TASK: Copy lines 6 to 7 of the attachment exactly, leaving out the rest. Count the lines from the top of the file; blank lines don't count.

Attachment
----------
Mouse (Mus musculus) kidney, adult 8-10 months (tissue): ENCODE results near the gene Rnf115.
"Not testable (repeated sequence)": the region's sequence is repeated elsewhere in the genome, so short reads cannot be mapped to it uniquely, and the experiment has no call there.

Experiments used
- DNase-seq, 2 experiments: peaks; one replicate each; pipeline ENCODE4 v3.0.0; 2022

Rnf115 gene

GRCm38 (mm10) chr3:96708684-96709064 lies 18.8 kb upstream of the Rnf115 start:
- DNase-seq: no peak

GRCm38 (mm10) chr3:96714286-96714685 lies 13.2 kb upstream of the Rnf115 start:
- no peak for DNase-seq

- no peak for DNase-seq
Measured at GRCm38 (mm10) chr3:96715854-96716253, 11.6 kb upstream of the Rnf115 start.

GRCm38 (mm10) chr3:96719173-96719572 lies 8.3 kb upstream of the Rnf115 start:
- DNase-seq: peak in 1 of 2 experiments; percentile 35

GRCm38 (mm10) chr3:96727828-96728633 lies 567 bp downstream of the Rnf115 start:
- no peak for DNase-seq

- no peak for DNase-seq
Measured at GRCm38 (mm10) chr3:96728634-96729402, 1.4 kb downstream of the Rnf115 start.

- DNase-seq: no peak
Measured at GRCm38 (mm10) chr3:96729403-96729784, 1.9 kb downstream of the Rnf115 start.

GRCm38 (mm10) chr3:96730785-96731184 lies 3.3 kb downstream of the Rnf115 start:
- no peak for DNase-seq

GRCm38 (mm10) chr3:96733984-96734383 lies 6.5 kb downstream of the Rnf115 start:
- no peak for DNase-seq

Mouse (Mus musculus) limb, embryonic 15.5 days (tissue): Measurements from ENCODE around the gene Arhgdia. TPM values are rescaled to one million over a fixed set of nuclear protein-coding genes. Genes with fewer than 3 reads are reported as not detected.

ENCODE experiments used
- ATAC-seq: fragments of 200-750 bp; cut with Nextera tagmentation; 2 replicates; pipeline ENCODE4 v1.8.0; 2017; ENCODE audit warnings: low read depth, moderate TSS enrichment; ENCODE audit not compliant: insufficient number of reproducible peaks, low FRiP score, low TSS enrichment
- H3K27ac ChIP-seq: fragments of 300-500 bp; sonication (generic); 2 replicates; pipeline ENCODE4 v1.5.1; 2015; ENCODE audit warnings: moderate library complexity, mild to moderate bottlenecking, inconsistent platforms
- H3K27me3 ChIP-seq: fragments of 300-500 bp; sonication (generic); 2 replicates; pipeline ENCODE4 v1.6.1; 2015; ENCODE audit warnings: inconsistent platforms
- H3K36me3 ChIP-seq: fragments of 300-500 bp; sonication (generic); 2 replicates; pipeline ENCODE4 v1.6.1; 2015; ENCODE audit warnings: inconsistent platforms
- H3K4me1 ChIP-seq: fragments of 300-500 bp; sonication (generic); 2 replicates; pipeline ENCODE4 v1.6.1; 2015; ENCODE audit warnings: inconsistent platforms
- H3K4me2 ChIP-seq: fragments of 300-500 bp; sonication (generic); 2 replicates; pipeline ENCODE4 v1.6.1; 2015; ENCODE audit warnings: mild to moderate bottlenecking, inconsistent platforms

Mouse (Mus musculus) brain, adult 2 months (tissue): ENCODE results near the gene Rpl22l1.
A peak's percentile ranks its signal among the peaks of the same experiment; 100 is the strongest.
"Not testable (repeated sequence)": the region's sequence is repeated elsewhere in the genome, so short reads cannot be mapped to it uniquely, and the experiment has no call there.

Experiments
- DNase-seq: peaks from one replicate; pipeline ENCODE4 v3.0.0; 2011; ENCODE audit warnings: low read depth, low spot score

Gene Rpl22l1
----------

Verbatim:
GRCm38 (mm10) chr3:96708684-96709064 lies 18.8 kb upstream of the Rnf115 start:
- DNase-seq: no peak